Tonight, I had that snappy transition from hyper and loud performance, to packed bag and rush to the station. Grabbing a sandwich like a marathon runner grasping a plastic cup of glucose drink, and striding up the stairs to the furthest platform before the book contents of my rucksack erupted and fell on to the stairs. I shouted expletives at the disobedient zip and other inanimate objects. I think I may get a seat to myself.
And this is what I wrote to calm myself into a state of near sane computer with clown hair.
Oh, and statistic admirers, pre show nerves dry up a runny nose about 15 minutes before the gig and it starts again about 67 minutes after the gig.
Tonight’s star was Grace Petrie, a belting set.
I sit dripping sweat on a train from Cambridge. I am sodden from showing off in the lights, and the hasty walk to the station to make the last useful departure. My face looks like an extra about to fall down a lift in The Towering Inferno. I am cross, not with the outside world, but with my mind within. It, or I, did not behave as I hoped. I am niche, unlikely to be chosen for Sunday Night at the Palladium, but tonight the odd references, some of which require being me to know what they mean, tumbled out too fast.
Maybe I had too much Cold and Flu Max. A cold is the most tedious malady for a performer. There is no melodrama created or pity required, It just blocks the mind’s creativity enough for you to know what could have been.
I won’t protest too much. The audience were lovely and appreciative, but quieter moments were created by mental stumbles, and improvisations that were gummy, and sometimes didn’t quite make it to the mouth on time.
But why dwell on might have beens?
Get the paracetomol and caffeine mix right tomorrow and all will be dandy.
Much of the the Spring/Summer tour material has gone now and, for the time being, I fonder of the new ideas. Soon, the newer ideas will fade, and I will wonder what i ever saw in them.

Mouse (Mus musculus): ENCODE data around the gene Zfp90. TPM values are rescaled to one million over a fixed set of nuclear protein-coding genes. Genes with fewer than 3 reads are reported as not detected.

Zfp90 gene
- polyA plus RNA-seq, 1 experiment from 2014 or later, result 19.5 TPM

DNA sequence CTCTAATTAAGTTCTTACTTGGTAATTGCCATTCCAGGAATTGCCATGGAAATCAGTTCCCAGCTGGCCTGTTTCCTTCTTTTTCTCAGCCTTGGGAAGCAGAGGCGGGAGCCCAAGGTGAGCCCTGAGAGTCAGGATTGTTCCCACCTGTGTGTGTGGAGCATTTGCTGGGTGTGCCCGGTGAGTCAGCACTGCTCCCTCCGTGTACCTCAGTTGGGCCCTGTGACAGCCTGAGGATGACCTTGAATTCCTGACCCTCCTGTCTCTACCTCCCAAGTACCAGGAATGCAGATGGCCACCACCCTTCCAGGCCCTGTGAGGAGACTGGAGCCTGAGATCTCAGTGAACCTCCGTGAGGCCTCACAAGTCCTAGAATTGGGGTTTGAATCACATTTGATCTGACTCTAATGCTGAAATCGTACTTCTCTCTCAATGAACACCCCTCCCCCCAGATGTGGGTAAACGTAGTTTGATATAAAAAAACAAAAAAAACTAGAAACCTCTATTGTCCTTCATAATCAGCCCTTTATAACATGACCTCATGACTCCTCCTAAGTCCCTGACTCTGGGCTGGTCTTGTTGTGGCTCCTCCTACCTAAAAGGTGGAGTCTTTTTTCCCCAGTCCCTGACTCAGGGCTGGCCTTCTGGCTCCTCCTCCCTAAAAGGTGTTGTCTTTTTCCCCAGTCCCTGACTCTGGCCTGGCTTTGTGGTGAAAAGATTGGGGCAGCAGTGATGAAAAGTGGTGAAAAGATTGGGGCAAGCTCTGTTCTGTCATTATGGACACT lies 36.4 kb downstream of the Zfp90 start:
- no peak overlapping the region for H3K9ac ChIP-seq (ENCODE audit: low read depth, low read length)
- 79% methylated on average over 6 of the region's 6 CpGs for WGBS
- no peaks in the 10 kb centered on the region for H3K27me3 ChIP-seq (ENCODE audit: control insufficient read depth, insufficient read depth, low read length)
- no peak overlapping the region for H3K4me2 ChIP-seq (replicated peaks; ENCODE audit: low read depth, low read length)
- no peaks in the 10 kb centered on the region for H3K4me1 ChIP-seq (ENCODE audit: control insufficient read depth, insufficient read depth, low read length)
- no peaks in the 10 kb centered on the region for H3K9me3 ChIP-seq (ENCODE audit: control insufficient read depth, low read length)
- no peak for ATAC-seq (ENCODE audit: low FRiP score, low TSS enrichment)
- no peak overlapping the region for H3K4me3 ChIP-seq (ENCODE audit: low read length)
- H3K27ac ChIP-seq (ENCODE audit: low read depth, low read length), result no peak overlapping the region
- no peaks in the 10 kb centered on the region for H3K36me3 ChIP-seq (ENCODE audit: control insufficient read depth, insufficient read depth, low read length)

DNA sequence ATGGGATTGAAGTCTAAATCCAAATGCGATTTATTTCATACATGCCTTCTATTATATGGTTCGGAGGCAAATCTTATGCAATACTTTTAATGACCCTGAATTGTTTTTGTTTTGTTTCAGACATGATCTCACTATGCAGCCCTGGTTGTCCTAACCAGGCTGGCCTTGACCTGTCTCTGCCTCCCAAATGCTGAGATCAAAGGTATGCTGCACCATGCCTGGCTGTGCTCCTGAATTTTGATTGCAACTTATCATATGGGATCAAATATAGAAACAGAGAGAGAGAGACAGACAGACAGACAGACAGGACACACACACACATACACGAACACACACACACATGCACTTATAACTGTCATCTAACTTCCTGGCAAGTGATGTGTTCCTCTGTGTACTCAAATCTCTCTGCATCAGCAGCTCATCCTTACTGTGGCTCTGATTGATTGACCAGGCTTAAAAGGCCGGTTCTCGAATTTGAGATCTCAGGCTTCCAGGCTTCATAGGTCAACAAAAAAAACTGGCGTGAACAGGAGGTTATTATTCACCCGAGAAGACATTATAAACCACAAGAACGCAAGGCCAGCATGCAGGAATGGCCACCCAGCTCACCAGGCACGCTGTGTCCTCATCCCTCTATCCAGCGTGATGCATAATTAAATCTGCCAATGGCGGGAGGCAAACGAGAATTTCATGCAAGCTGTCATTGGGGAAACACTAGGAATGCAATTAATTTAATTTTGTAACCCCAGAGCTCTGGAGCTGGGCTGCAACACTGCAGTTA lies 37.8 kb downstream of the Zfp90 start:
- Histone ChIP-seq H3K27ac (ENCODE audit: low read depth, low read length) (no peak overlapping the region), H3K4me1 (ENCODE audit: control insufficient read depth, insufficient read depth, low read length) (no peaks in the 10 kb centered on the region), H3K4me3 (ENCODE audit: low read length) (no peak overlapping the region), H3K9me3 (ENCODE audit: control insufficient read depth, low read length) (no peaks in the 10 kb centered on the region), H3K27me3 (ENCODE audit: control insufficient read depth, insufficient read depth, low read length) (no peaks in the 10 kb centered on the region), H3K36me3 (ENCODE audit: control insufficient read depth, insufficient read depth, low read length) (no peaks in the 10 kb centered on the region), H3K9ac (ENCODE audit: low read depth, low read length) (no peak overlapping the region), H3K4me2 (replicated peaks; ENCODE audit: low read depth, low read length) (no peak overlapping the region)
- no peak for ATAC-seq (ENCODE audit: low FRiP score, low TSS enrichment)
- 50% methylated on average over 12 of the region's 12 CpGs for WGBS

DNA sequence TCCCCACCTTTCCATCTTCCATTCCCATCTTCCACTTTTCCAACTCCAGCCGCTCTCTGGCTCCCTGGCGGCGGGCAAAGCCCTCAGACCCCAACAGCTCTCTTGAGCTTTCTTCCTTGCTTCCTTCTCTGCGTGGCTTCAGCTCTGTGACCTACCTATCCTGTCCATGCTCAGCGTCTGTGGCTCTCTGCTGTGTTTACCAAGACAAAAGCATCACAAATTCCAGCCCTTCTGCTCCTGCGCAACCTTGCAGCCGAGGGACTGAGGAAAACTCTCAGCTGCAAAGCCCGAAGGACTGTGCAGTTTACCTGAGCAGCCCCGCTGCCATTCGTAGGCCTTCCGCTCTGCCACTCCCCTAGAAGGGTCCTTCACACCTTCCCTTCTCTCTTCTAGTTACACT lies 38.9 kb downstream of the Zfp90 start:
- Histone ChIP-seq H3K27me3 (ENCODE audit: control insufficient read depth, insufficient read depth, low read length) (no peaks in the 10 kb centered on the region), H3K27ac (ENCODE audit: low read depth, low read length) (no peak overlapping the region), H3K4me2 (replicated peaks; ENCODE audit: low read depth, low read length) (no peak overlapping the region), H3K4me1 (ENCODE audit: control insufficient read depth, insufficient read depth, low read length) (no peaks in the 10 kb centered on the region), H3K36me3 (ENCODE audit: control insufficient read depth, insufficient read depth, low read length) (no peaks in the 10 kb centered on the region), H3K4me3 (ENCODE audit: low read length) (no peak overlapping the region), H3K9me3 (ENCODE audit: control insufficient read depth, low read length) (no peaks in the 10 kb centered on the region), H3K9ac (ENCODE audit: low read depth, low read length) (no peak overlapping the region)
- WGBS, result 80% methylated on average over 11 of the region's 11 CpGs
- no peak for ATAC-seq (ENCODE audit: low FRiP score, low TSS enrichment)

This month has reminded me of the importance of the Edinburgh Fringe. It sharpens you, as well as pushing you to risks, material that requires peaks and troughs and moments of quiet. I have never been much for “writing” material, it is the accumulation of thoughts while staring out of windows turned into routines via the adrenaline and fear of standing in front of strangers and being expected to say something funny, or at least entertaining.
There is no grand point in writing this, it is just something to do while the sweat dries and my mind resets from outpouring to input. I think I can start reading again now. Maybe I’ll see you in Laugharne.
Grace and I will continue touring, even if we have a bit of a cold, across the UK – Cardiff, Goole, Bridgwater, Sheffield, London, Liverpool and on and on. Details HERE
“I won’t protest too much. The audience were lovely and appreciative, but quieter moments were created by mental stumbles, and improvisations that were gummy, and sometimes didn’t quite make it to the mouth on time.”
It’s far easier to criticise yourself from inside your own head because you perceive how it maybe could have been different.
As audience members both my wife and I had an absolute blast and we didn’t see anything but how amazing it was.
I guess it comes down to reality tunnels, but please trust at least this pair of audience members had a great time (and with your DVDs hope to have more of the same in the future).
Yes, you are too hard on yrself. It was delightful and although you were obviously not well you kept on sparking! I did some neuroscience once and when you got into as Sperry was convinced this would segue into the grandmother cell theory and evidence http://en.m.wikipedia.org/wiki/Grandmother_cell
You could have real fun with that one wrt recent research (do you have a Brian Cox cell? Or does that just make me a Jungian?)
Take care of your brain – by that I mean extended brain! It’s really quite lovely and much needed in a facile world.
…and don’t forget Josie Long’s fantastic performance while very ill at Jackson’s Lane Highgate. You were there!